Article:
As the utilisation of horses for transportation began to decrease, so inevitably did the fortunes of Walsall's leather manufacturers. At the same time economic pressure from foreign manufacturers with lower operating costs encouraged the town's leather manufacturers to shift to producing specialty items. As the years passed by, the number of people employed by the town's leather industry declined dramatically. Today, there remain about one thousand leather industry jobs in Walsall. Many of the traditional supporting trades such as currying have disappeared, made redundant by a supply of cheap, ready prepared hides from abroad.

In recent times, the reputation of Walsall's leather manufacturers as producers of fine quality saddlery has seen something of a revival. There are now around sixty or so saddlers operating in and around the town, and long-established brands such as Cliff Barnsby and Whitehouse-Cox are still in demand.

The Working Life of Sidney Crutchley

The Early Years

Sidney Crutchley was born on September 9th, 1908, at 1 back of 17 Field Street, Bloxwich. He was the son of James Ernest and Isabella Crutchley (nee Duckhouse), one of their six children. Like many in his family who came before and afterwards, Sidney's baptism took place at All Saints Church, Bloxwich, on October 7th, 1908.

Due to the lack of available records from the period, little is currently known about my grandfather's childhood or education. However, during the early period of his life Sidney and his family moved from Bloxwich to Lower Rushall Street in Walsall. It may have been this event which shaped the course of Sidney's working life, as Walsall's predominant trade at the time was the manufacturing of leather goods. Had he remained in Bloxwich, he may well have been employed in metal working trades such as Awl blade or lock manufacture.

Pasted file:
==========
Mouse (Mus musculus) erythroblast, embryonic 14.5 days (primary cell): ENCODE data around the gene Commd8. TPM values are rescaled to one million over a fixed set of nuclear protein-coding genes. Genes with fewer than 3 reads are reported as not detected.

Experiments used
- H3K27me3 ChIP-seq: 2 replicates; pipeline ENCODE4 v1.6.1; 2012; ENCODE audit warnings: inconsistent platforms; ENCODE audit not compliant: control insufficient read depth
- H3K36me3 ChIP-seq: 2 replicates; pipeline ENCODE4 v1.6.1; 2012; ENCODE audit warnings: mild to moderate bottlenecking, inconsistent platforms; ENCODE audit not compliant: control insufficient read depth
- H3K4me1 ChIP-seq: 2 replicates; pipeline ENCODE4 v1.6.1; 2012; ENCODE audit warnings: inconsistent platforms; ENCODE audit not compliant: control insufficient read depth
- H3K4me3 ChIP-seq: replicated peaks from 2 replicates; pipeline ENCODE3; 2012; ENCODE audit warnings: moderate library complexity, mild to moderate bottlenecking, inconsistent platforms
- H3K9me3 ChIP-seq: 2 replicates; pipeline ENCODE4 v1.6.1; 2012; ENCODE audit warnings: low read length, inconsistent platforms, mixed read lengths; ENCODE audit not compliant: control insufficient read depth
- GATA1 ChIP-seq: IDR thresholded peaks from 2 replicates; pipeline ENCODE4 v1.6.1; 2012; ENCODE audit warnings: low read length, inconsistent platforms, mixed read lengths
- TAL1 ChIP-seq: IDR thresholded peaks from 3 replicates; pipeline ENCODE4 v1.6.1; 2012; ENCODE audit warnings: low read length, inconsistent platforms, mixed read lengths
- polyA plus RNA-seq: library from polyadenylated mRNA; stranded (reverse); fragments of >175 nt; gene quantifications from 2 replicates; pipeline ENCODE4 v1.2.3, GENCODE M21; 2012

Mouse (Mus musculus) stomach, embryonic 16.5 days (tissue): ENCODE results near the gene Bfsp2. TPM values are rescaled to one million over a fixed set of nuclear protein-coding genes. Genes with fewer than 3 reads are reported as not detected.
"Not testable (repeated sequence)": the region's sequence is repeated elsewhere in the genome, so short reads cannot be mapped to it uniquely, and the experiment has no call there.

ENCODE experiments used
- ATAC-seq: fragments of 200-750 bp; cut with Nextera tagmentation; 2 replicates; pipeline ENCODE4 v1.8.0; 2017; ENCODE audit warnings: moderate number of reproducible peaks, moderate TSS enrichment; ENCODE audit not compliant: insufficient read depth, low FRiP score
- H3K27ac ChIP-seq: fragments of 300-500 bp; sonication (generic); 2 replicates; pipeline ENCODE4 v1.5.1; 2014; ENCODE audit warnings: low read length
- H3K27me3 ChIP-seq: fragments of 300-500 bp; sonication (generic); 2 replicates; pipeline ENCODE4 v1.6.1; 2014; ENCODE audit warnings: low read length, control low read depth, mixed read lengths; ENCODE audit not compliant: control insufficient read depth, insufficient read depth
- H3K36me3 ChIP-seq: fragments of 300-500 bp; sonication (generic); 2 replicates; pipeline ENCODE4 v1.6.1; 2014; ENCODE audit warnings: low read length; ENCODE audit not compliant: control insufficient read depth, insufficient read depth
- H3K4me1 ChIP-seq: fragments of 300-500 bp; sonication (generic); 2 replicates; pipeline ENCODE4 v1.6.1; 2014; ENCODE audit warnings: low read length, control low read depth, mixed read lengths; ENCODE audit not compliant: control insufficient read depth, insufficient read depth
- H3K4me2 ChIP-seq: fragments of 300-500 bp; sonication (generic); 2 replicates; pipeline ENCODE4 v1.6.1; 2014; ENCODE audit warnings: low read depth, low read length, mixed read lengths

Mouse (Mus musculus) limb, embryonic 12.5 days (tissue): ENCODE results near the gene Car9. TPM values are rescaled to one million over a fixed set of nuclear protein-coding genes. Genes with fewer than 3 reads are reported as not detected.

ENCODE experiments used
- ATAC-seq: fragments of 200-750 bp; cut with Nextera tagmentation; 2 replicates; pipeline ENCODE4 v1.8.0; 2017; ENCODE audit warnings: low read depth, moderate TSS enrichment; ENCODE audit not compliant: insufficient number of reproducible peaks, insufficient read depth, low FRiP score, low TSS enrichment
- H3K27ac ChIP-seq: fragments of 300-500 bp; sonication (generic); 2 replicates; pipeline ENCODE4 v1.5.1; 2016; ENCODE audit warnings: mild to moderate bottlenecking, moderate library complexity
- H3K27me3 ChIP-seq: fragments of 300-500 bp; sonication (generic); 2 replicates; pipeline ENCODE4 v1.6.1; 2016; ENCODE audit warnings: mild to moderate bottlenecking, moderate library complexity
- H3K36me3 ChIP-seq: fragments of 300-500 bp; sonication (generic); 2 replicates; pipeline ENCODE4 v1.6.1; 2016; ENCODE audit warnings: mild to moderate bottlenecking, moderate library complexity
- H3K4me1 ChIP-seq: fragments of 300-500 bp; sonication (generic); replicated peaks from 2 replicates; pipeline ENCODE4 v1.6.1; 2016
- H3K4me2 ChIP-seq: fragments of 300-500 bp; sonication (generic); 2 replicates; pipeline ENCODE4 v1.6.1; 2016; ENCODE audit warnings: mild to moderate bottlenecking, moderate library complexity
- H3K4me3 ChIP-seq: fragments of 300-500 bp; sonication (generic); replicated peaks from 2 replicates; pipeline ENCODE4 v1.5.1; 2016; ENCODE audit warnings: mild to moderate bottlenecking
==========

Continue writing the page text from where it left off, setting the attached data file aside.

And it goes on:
In common with most others in the early years of the twentieth century, the prevailing economic conditions dictated that Sidney should seek employment from an early age. Sidney's family were firmly working class, his father being a brass finisher, and his mother a brush filler. Section 134 of the Factory and Workshop Act, 1901 required that any person under the age of sixteen who was seeking employment should prove their age with a copy of their birth certificate. In my Grandfather's case this document still exists, and shows he was just fourteen and a half years old when he began his adult working life in the spring of 1923.

Learning a Trade